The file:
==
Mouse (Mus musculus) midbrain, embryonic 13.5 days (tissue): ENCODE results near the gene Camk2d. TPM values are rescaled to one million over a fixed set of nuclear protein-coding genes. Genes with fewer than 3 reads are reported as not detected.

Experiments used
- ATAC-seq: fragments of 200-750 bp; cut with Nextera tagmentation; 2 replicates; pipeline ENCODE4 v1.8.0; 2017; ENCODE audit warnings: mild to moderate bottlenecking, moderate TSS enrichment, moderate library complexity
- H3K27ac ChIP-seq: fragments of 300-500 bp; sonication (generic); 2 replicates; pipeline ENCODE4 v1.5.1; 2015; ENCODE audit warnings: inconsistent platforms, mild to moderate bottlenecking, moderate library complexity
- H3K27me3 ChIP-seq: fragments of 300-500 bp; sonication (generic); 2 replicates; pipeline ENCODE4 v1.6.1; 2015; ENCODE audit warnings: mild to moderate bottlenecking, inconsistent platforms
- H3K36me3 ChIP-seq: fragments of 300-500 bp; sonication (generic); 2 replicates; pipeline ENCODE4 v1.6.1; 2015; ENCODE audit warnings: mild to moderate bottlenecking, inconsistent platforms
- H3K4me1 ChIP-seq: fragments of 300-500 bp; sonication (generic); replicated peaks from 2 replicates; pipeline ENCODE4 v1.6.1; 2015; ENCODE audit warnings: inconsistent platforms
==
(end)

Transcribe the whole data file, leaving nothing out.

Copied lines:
Mouse (Mus musculus) midbrain, embryonic 13.5 days (tissue): ENCODE results near the gene Camk2d. TPM values are rescaled to one million over a fixed set of nuclear protein-coding genes. Genes with fewer than 3 reads are reported as not detected.

Experiments used
- ATAC-seq: fragments of 200-750 bp; cut with Nextera tagmentation; 2 replicates; pipeline ENCODE4 v1.8.0; 2017; ENCODE audit warnings: mild to moderate bottlenecking, moderate TSS enrichment, moderate library complexity
- H3K27ac ChIP-seq: fragments of 300-500 bp; sonication (generic); 2 replicates; pipeline ENCODE4 v1.5.1; 2015; ENCODE audit warnings: inconsistent platforms, mild to moderate bottlenecking, moderate library complexity
- H3K27me3 ChIP-seq: fragments of 300-500 bp; sonication (generic); 2 replicates; pipeline ENCODE4 v1.6.1; 2015; ENCODE audit warnings: mild to moderate bottlenecking, inconsistent platforms
- H3K36me3 ChIP-seq: fragments of 300-500 bp; sonication (generic); 2 replicates; pipeline ENCODE4 v1.6.1; 2015; ENCODE audit warnings: mild to moderate bottlenecking, inconsistent platforms
- H3K4me1 ChIP-seq: fragments of 300-500 bp; sonication (generic); replicated peaks from 2 replicates; pipeline ENCODE4 v1.6.1; 2015; ENCODE audit warnings: inconsistent platforms